What is women’s music? Well, it’s all music; as evidenced by the lineup for Louisville Outskirts Festival which includes punk, old time, hip hop, experimental, rock and folk.
Carrie Neumayer, Joel Hunt and Stephanie Gary organized Louisville Outskirts, a fest created to support and highlight music made by women in Louisville’s independent music scene as well as female musicians from across the globe. The festival is this weekend, Oct. 10-12.
“Stephanie and I have both been playing music in Louisville’s indie/punk scene for a very long time,” said Neumayer. “For many years, the scene was pretty male-dominated. However, during the last few years, we both started noticing how many more women had become involved and how inspiring and exciting that was.”
“I love that Louisville’s scene has grown to the point that it isn’t so unusual to see bands made up of mostly or all women,” added Gary, who is in the band Julie of the Wolves alongside Neumayer. “We were really enjoying playing shows with other ladies in bands and wanted to experience that on a larger scale.”
The larger-scale performances will be at The New Vintage, with a late night show at The Cure Lounge on Saturday. Both venues have helped with the Louisville Outskirts Festival process, which included fundraising and hosting benefit shows.
There will be at least five bands playing at The New Vintage each night, with three more playing The Cure Lounge Saturday. The organizers found that the band selection process was an interesting task.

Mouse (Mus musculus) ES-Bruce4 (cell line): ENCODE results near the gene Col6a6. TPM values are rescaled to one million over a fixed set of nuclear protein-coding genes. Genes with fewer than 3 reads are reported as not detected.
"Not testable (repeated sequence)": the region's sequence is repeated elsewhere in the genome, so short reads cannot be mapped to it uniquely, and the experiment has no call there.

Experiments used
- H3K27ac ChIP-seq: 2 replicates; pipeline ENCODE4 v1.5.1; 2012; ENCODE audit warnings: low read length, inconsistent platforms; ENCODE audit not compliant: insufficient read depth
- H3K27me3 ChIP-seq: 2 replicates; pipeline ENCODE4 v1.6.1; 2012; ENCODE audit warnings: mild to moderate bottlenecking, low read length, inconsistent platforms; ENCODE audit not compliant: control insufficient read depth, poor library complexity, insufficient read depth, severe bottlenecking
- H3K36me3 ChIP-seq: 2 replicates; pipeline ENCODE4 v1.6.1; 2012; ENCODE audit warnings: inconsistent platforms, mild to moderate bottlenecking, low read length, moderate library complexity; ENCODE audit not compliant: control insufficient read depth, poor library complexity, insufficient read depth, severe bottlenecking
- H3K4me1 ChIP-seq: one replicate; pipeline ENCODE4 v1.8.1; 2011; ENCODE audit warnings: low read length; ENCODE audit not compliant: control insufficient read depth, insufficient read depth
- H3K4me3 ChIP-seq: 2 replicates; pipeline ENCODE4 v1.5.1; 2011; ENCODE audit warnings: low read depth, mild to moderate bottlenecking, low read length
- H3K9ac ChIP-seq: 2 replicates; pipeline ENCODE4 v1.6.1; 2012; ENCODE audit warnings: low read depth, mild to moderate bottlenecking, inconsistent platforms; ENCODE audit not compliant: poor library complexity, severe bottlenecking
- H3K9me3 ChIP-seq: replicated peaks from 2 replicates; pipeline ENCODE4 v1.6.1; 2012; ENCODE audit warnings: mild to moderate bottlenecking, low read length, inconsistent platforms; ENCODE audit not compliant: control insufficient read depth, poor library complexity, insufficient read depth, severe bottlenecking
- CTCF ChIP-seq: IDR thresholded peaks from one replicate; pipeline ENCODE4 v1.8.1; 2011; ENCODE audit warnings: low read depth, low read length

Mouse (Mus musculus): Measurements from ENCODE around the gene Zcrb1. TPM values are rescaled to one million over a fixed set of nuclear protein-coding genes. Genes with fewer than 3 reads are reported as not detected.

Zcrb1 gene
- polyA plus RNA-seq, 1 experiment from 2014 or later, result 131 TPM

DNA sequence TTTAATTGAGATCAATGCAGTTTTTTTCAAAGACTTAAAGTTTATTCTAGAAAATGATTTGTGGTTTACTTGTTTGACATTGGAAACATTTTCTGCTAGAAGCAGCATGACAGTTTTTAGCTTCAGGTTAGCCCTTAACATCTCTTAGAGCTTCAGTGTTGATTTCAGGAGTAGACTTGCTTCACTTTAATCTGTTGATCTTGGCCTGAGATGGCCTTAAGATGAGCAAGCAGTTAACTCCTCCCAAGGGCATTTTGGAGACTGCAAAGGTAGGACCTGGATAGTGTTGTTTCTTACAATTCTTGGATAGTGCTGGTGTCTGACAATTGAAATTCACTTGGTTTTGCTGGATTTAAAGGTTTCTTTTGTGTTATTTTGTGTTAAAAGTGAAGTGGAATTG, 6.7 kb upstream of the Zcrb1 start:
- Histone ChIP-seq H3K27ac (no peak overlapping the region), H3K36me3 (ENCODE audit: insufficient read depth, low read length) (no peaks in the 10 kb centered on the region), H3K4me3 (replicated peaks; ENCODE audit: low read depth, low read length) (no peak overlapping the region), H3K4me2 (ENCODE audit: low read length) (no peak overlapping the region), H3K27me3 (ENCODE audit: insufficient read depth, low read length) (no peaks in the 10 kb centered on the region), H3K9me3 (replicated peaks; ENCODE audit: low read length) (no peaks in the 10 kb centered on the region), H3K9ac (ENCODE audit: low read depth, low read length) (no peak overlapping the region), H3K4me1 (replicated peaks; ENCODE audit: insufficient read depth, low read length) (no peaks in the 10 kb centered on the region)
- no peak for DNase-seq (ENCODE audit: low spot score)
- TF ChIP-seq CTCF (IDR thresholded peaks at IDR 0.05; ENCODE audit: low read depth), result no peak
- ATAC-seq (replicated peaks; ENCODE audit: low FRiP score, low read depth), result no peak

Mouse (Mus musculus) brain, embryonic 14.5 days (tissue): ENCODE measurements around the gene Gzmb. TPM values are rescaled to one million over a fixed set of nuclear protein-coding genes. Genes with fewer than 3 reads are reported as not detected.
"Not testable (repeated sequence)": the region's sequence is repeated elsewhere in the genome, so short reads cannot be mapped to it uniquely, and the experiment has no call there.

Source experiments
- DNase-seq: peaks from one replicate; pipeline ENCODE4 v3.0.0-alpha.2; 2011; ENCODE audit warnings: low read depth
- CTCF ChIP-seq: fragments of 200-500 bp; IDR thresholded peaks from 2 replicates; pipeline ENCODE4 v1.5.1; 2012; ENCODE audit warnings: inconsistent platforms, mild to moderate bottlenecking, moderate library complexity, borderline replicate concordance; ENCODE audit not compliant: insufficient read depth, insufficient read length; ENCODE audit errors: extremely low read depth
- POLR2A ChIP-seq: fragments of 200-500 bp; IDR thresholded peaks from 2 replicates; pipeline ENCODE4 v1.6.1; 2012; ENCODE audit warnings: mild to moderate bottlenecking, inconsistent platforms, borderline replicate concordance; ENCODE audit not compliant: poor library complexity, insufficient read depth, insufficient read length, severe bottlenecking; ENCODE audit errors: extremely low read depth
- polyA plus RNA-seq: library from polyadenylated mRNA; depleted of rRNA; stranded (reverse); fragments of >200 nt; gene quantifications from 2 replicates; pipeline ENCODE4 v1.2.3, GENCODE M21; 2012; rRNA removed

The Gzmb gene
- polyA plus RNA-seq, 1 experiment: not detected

“Many of the bands playing this festival are ones we already knew, because our bands had played together or we saw them playing a show and we thought they were great,” Neumayer said. “Some of the bands have important ties to Louisville’s rich music history, and we wanted to make sure to include them.”
“We really wanted to find bands that played a broad variety of styles who would appeal to all different age groups and tastes,” Gary added. “It was important to show that there is no genre of music that can be labeled as ‘women’s music.’”
In addition to presenting music, Outskirts will also be nurturing it with rockshops during the festival. Girls ages 10-18 can learn an instrument, form a band, write a song and perform in front of an audience!
There are 17 local female musicians – including Meg Samples (of The Deloreans and Squeezebot), Cheyenne Mize (also of Maiden Radio), and Carly Johnson (also of Liberation Prophecy) – who’ll teach at the rockshops at Lincoln Performing Arts School.
The organizers find music education for young girls just as essential to the festival as the performances themselves.
“When Outskirts started taking shape, we knew this was the perfect platform,” said Gary.
Neumayer said, “There are many younger girls who might have an interest in playing music, but fear not being ‘good enough’ or worry about their peers might judge them negatively as they try to learn. We wanted to create an environment where girls could feel safe and supported while having fun and learning how to make music together.”